June 10, 2018

Serve SwaggerUI within your Golang application

I’ve previously written an Article on generating OpenAPI (Swagger) spec automatically within Golang. It’s the most popular article on this blog since lots of developers are searching for it. In it, I mentioned that in order to serve the swagger.json with SwaggerUI, a Docker instance is required that will serve SwaggerUI. There is an easier way to implement it, and this article will demonstrate how to do it with net/http, Gin and Echo.

Comming from SpringBoot, I was used to having a SwaggerUI served automatically once the dependency for it was added. With few annotations, visiting /swagger-ui would provide a SwaggerUI with all endpoints listed.

However, in Go, not everything is as easy as that. Generating Swagger.json is bit troublesome and needs a special guide, and then there is serving it on SwaggerUI.

Downloading SwaggerUI files

SwaggerUI can be downloaded from their GitHub Repo. Once downloaded, place the content of dist folder somewhere in your Go project. For example, swaggerui.

After that, move swagger.json file to swaggerui folder, and inside index.html change url to ./swagger.json (url: "./swagger.json").

Serve using net/http

fs := http.FileServer(http.Dir("./swaggerui"))
http.Handle("/swaggerui/", http.StripPrefix("/swaggerui/", fs))

Serve using Gorilla Mux (commit)

fs := http.FileServer(http.Dir("./swaggerui/"))
r.PathPrefix("/swaggerui/").Handler(http.StripPrefix("/swaggerui/", fs))

Serve using Echo (commit)

r.Static("/swaggerui", "cmd/api/swaggerui")

Serve using Gin (commit)

r.Static("/swaggerui/", "cmd/api/swaggerui")

End result:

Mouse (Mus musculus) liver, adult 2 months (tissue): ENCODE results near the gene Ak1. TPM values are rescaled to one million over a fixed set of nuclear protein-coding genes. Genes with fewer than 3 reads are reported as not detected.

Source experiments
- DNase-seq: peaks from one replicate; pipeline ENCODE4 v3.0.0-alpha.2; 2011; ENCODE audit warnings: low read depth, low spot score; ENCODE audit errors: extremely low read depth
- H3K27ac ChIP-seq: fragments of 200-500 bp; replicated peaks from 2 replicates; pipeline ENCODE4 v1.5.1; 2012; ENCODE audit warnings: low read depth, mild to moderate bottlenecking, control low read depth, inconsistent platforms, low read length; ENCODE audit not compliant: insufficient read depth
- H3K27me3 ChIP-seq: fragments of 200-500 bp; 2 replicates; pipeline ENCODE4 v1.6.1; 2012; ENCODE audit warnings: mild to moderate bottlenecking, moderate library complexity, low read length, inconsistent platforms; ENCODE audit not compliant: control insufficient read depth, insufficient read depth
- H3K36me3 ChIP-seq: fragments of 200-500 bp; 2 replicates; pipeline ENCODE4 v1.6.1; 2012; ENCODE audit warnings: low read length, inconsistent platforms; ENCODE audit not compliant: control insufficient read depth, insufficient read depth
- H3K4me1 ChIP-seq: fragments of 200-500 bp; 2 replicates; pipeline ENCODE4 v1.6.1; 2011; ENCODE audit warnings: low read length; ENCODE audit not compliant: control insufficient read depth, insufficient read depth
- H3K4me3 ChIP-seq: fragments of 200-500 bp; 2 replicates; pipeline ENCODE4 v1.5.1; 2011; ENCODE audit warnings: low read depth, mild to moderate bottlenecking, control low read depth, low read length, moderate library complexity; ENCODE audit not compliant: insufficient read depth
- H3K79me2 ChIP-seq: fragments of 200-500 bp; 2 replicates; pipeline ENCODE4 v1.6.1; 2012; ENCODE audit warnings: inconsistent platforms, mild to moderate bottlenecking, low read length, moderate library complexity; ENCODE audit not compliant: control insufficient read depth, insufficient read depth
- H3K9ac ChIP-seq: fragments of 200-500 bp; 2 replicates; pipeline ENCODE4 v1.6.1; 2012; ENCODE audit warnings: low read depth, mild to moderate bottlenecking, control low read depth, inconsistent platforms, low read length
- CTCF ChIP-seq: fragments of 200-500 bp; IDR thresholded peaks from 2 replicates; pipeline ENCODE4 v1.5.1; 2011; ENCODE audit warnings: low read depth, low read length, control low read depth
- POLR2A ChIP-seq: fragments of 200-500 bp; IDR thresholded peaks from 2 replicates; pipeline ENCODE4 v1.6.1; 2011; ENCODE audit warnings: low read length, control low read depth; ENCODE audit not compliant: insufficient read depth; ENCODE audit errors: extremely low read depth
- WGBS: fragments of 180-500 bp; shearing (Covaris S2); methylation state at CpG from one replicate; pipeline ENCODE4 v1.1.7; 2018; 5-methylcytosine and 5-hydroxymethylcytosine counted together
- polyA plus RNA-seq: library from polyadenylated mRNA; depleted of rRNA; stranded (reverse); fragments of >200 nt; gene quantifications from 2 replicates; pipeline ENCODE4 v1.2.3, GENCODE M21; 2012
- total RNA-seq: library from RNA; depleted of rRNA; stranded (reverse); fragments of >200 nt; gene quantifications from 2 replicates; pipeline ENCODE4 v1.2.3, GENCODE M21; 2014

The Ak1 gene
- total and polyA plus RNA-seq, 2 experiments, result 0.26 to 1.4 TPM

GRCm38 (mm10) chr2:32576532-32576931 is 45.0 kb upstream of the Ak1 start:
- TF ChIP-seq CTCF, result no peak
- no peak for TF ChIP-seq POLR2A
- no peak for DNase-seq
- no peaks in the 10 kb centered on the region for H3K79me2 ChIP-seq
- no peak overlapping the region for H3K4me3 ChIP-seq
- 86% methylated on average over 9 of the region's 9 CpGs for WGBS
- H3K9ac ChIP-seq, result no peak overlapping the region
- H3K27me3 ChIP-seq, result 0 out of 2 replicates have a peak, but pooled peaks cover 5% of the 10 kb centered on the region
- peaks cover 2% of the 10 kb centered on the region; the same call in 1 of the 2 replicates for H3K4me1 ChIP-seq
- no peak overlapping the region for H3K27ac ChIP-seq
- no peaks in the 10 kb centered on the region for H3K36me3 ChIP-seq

A better approach

One of the greatest advantages of Go is that compiles all the source code into a single binary. If you follow the approach of putting all html/css/js files into your project folder, those won’t be compiled into Go’s binary. You’ll have to deploy swaggerui folder somewhere next to the Go binary and then set the correct path.

Using a 3rd part library, swaggerui can be compiled together with rest of the source code during build. For this, I’m using Statik, but there are plenty of alternatives such as Packr.

With statik, you first run their command to build a go file from your static files:

statik -src=/Users/ribice/go/src/github.com/ribice/golang-swaggerui-example/cmd/swaggerui

A new folder statik will be created, and inside a single go file, static.go. It’s unreadable, so don’t bother with that.

Afterwards, you’ll need the following:

_ "github.com/ribice/golang-swaggerui-example/cmd/swaggerui" // path to generated statik.go
statikFS, err := fs.New()
if err != nil {
staticServer := http.FileServer(statikFS)

Static server is a HTTP handle, so you can serve it easily using Mux or net/http

sh := http.StripPrefix("/swaggerui/", staticServer)

An example commit is available HERE.

With Echo and Gin, you have to wrap the http handler into their custom ones. For example:

sh := http.StripPrefix("/swaggerui/", staticServer)
eh := echo.WrapHandler(sh)
e.GET("/swaggerui", eh)

2024 © Emir Ribic - Some rights reserved; please attribute properly and link back. Code snippets are MIT Licensed

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